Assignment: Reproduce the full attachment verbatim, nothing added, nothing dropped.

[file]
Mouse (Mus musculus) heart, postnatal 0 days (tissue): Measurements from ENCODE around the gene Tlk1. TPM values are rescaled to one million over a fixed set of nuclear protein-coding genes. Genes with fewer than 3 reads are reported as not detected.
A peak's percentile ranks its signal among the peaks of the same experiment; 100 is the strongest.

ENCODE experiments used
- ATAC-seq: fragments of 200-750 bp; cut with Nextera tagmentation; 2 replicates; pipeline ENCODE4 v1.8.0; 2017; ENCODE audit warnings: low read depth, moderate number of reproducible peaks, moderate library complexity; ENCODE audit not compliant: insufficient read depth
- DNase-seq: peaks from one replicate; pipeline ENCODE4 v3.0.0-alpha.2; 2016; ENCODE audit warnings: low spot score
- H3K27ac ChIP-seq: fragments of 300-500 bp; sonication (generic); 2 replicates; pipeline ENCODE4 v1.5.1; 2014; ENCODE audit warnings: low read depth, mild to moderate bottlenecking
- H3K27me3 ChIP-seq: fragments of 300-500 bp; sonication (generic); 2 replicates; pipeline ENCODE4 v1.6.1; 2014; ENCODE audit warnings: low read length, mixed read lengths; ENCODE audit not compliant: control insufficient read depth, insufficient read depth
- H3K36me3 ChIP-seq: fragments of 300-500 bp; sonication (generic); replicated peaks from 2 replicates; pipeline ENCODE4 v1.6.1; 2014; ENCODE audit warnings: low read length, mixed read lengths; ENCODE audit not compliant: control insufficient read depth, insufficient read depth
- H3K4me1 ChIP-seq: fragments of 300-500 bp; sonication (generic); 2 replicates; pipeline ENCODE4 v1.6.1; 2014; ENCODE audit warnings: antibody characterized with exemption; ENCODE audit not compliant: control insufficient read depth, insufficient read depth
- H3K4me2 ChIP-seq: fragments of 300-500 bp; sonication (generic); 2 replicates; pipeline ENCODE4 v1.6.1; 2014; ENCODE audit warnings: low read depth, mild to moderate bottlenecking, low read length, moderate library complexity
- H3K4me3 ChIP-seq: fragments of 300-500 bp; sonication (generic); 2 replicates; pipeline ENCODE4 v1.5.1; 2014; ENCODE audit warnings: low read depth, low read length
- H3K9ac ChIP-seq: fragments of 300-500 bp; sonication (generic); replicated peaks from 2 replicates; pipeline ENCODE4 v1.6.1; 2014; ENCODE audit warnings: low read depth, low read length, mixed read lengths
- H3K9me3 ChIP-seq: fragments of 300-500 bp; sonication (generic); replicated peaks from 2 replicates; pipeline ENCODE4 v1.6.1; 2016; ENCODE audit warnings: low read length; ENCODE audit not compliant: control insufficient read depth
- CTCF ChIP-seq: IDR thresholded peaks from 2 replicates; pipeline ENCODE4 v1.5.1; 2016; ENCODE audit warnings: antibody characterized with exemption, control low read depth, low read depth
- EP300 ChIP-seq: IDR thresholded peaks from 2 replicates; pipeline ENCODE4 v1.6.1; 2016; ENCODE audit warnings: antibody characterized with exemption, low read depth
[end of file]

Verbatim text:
Mouse (Mus musculus) heart, postnatal 0 days (tissue): Measurements from ENCODE around the gene Tlk1. TPM values are rescaled to one million over a fixed set of nuclear protein-coding genes. Genes with fewer than 3 reads are reported as not detected.
A peak's percentile ranks its signal among the peaks of the same experiment; 100 is the strongest.

ENCODE experiments used
- ATAC-seq: fragments of 200-750 bp; cut with Nextera tagmentation; 2 replicates; pipeline ENCODE4 v1.8.0; 2017; ENCODE audit warnings: low read depth, moderate number of reproducible peaks, moderate library complexity; ENCODE audit not compliant: insufficient read depth
- DNase-seq: peaks from one replicate; pipeline ENCODE4 v3.0.0-alpha.2; 2016; ENCODE audit warnings: low spot score
- H3K27ac ChIP-seq: fragments of 300-500 bp; sonication (generic); 2 replicates; pipeline ENCODE4 v1.5.1; 2014; ENCODE audit warnings: low read depth, mild to moderate bottlenecking
- H3K27me3 ChIP-seq: fragments of 300-500 bp; sonication (generic); 2 replicates; pipeline ENCODE4 v1.6.1; 2014; ENCODE audit warnings: low read length, mixed read lengths; ENCODE audit not compliant: control insufficient read depth, insufficient read depth
- H3K36me3 ChIP-seq: fragments of 300-500 bp; sonication (generic); replicated peaks from 2 replicates; pipeline ENCODE4 v1.6.1; 2014; ENCODE audit warnings: low read length, mixed read lengths; ENCODE audit not compliant: control insufficient read depth, insufficient read depth
- H3K4me1 ChIP-seq: fragments of 300-500 bp; sonication (generic); 2 replicates; pipeline ENCODE4 v1.6.1; 2014; ENCODE audit warnings: antibody characterized with exemption; ENCODE audit not compliant: control insufficient read depth, insufficient read depth
- H3K4me2 ChIP-seq: fragments of 300-500 bp; sonication (generic); 2 replicates; pipeline ENCODE4 v1.6.1; 2014; ENCODE audit warnings: low read depth, mild to moderate bottlenecking, low read length, moderate library complexity
- H3K4me3 ChIP-seq: fragments of 300-500 bp; sonication (generic); 2 replicates; pipeline ENCODE4 v1.5.1; 2014; ENCODE audit warnings: low read depth, low read length
- H3K9ac ChIP-seq: fragments of 300-500 bp; sonication (generic); replicated peaks from 2 replicates; pipeline ENCODE4 v1.6.1; 2014; ENCODE audit warnings: low read depth, low read length, mixed read lengths
- H3K9me3 ChIP-seq: fragments of 300-500 bp; sonication (generic); replicated peaks from 2 replicates; pipeline ENCODE4 v1.6.1; 2016; ENCODE audit warnings: low read length; ENCODE audit not compliant: control insufficient read depth
- CTCF ChIP-seq: IDR thresholded peaks from 2 replicates; pipeline ENCODE4 v1.5.1; 2016; ENCODE audit warnings: antibody characterized with exemption, control low read depth, low read depth
- EP300 ChIP-seq: IDR thresholded peaks from 2 replicates; pipeline ENCODE4 v1.6.1; 2016; ENCODE audit warnings: antibody characterized with exemption, low read depth